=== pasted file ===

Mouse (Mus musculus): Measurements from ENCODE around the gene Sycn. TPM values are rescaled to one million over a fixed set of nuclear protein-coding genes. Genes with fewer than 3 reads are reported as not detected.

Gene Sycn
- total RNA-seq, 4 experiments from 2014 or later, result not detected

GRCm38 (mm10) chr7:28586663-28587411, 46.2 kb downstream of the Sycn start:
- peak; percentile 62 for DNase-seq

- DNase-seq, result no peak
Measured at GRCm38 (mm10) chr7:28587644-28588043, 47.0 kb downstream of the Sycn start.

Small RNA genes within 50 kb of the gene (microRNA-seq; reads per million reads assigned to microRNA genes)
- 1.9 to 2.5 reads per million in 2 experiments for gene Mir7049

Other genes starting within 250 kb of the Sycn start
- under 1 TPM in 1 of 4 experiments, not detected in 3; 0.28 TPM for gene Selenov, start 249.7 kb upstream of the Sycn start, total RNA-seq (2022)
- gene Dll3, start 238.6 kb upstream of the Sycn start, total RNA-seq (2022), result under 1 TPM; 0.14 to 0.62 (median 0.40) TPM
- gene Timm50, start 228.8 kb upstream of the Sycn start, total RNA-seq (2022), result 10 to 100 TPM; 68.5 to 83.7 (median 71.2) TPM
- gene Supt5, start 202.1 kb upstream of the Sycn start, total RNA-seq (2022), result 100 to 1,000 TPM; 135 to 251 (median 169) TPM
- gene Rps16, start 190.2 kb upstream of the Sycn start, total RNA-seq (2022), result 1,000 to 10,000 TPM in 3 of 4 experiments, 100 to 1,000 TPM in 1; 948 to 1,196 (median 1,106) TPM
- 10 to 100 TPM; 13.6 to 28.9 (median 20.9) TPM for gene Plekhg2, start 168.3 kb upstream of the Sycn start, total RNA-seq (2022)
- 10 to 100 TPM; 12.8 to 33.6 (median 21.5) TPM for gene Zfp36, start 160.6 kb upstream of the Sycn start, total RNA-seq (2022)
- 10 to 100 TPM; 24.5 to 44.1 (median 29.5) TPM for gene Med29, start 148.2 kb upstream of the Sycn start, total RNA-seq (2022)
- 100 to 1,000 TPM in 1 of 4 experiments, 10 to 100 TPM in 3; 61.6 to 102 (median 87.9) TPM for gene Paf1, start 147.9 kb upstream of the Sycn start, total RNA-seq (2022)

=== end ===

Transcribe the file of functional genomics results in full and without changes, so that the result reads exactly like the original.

Mouse (Mus musculus): Measurements from ENCODE around the gene Sycn. TPM values are rescaled to one million over a fixed set of nuclear protein-coding genes. Genes with fewer than 3 reads are reported as not detected.

Gene Sycn
- total RNA-seq, 4 experiments from 2014 or later, result not detected

GRCm38 (mm10) chr7:28586663-28587411, 46.2 kb downstream of the Sycn start:
- peak; percentile 62 for DNase-seq

- DNase-seq, result no peak
Measured at GRCm38 (mm10) chr7:28587644-28588043, 47.0 kb downstream of the Sycn start.

Small RNA genes within 50 kb of the gene (microRNA-seq; reads per million reads assigned to microRNA genes)
- 1.9 to 2.5 reads per million in 2 experiments for gene Mir7049

Other genes starting within 250 kb of the Sycn start
- under 1 TPM in 1 of 4 experiments, not detected in 3; 0.28 TPM for gene Selenov, start 249.7 kb upstream of the Sycn start, total RNA-seq (2022)
- gene Dll3, start 238.6 kb upstream of the Sycn start, total RNA-seq (2022), result under 1 TPM; 0.14 to 0.62 (median 0.40) TPM
- gene Timm50, start 228.8 kb upstream of the Sycn start, total RNA-seq (2022), result 10 to 100 TPM; 68.5 to 83.7 (median 71.2) TPM
- gene Supt5, start 202.1 kb upstream of the Sycn start, total RNA-seq (2022), result 100 to 1,000 TPM; 135 to 251 (median 169) TPM
- gene Rps16, start 190.2 kb upstream of the Sycn start, total RNA-seq (2022), result 1,000 to 10,000 TPM in 3 of 4 experiments, 100 to 1,000 TPM in 1; 948 to 1,196 (median 1,106) TPM
- 10 to 100 TPM; 13.6 to 28.9 (median 20.9) TPM for gene Plekhg2, start 168.3 kb upstream of the Sycn start, total RNA-seq (2022)
- 10 to 100 TPM; 12.8 to 33.6 (median 21.5) TPM for gene Zfp36, start 160.6 kb upstream of the Sycn start, total RNA-seq (2022)
- 10 to 100 TPM; 24.5 to 44.1 (median 29.5) TPM for gene Med29, start 148.2 kb upstream of the Sycn start, total RNA-seq (2022)
- 100 to 1,000 TPM in 1 of 4 experiments, 10 to 100 TPM in 3; 61.6 to 102 (median 87.9) TPM for gene Paf1, start 147.9 kb upstream of the Sycn start, total RNA-seq (2022)